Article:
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The Origins of Communication

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I am sure most of us have seen movies depicting prehistoric times where it was suggested that the language of the cave man consisted of hand gestures along with a variety of grunting sounds. If those were in fact the realities of the time then, is it not interesting to wonder how we have evolved from that mode of communication to the relatively elaborate system of word formation and associated grammatical rules in place today? Unfortunately, we are not certain about when language was first used but estimates range from the time of Homo habilis 2,000,000 years ago, to the time of Cro-Magnon man around 30,000 years ago.

There has been speculation that language may have come about in a manner similar to the way the game of “Charades” is played, where words are acted out rather than spoken, while others try to guess what the actor’s intended meaning might be. The game is thought to have had its beginning in France during the 19th century and was subsequently introduced throughout the European Continent so that by the advent of the 1st World War, Charades was a well-known parlor game that was played almost everywhere.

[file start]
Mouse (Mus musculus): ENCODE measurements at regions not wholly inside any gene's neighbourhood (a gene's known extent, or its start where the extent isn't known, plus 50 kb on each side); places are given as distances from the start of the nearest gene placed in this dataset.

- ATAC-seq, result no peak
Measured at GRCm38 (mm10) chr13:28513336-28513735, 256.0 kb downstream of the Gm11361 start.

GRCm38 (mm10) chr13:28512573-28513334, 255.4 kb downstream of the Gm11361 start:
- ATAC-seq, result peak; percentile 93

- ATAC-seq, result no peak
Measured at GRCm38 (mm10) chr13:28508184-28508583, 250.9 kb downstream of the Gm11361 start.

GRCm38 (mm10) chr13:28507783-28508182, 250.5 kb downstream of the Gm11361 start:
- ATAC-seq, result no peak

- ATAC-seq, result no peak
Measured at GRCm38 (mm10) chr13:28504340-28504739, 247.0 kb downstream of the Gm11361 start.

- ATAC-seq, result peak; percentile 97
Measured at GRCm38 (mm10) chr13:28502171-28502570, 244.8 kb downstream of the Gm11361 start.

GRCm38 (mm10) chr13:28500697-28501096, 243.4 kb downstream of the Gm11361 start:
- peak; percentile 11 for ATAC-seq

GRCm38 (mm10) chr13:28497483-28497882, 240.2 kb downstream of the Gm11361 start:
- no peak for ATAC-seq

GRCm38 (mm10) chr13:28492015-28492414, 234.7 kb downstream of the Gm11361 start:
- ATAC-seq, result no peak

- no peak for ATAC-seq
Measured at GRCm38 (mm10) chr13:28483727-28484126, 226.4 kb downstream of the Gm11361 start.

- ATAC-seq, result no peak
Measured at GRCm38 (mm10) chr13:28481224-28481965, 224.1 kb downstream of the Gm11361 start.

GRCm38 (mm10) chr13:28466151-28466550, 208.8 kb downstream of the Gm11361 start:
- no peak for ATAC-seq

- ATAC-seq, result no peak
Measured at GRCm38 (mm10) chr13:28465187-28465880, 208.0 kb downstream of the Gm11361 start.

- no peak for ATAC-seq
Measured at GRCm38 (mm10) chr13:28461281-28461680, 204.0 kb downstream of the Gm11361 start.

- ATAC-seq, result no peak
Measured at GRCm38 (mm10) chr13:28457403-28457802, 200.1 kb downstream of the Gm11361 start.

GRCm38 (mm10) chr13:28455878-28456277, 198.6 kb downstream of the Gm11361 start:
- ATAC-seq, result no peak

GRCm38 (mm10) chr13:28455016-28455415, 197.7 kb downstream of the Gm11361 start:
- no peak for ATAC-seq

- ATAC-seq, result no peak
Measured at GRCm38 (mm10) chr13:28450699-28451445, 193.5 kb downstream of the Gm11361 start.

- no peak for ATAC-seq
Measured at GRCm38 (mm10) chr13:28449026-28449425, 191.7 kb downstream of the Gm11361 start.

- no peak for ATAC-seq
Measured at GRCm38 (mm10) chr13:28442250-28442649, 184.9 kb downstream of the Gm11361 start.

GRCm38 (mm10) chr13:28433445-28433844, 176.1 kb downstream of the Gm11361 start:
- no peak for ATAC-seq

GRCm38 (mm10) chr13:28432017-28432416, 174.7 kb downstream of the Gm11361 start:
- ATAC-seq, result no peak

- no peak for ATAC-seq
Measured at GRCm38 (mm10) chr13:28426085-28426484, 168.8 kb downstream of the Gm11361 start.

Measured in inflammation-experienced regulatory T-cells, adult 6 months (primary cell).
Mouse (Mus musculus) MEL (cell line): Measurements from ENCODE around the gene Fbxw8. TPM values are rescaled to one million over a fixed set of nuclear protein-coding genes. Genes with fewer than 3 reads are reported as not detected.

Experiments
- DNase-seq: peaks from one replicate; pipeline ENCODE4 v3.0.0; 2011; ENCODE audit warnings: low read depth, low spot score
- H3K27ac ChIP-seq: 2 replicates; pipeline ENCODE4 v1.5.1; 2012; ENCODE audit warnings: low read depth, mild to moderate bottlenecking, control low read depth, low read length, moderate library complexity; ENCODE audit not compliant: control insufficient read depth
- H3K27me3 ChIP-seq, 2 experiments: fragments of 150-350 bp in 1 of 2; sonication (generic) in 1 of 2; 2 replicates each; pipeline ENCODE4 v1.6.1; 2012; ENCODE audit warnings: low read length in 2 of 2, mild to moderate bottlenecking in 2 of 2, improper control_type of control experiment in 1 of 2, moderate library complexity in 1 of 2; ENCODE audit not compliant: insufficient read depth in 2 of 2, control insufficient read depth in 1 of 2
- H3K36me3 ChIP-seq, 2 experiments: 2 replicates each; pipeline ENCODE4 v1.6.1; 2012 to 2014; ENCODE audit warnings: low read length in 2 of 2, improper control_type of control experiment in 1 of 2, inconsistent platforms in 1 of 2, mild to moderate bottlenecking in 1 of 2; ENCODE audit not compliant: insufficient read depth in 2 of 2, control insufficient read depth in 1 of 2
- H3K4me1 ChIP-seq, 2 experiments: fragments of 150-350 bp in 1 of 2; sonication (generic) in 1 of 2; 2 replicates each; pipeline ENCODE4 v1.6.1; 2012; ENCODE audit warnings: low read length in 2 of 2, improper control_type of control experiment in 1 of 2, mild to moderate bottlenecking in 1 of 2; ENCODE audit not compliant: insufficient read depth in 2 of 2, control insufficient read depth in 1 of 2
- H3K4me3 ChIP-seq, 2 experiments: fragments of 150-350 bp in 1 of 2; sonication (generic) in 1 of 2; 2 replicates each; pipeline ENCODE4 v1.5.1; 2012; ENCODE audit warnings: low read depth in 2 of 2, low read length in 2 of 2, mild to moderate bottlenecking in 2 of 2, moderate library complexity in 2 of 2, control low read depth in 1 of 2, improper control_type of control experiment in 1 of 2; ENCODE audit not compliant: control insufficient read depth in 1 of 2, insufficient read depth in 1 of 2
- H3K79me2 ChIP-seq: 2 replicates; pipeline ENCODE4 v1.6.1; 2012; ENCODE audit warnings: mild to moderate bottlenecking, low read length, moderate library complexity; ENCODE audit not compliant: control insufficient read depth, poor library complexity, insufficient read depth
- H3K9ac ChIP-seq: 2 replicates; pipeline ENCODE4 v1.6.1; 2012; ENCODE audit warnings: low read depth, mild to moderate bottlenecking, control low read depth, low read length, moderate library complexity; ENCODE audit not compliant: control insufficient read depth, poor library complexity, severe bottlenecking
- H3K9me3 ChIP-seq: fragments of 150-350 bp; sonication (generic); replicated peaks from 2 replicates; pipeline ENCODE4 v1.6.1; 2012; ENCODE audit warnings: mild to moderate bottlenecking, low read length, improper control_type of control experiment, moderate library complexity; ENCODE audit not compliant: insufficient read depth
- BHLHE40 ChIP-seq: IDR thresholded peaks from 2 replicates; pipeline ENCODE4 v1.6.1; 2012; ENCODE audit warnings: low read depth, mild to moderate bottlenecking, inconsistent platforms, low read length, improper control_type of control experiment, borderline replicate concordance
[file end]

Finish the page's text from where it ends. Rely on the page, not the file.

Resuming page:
There seemed to be little agreement among those who had chosen to explore the origins of language as to whether it is the result of a series of actions that have built upon one another sequentially, leading up to what is the present situation today, or if language at one point did not exist and then suddenly it did because it was innate. While modern language studies did not even begin until the late 18th Century, most who tried to study linguistics at the time determined there was little evidence available to follow through to a natural conclusion and even the Linguistic Society of Paris, in 1866, banned all discussion of the origin of language, deeming it to be an unanswerable problem. So, it wasn’t until the 1990s that serious dedicated research into evolutionary linguistics was begun, and there are now numerous theories about that origin, almost as many as there are researchers!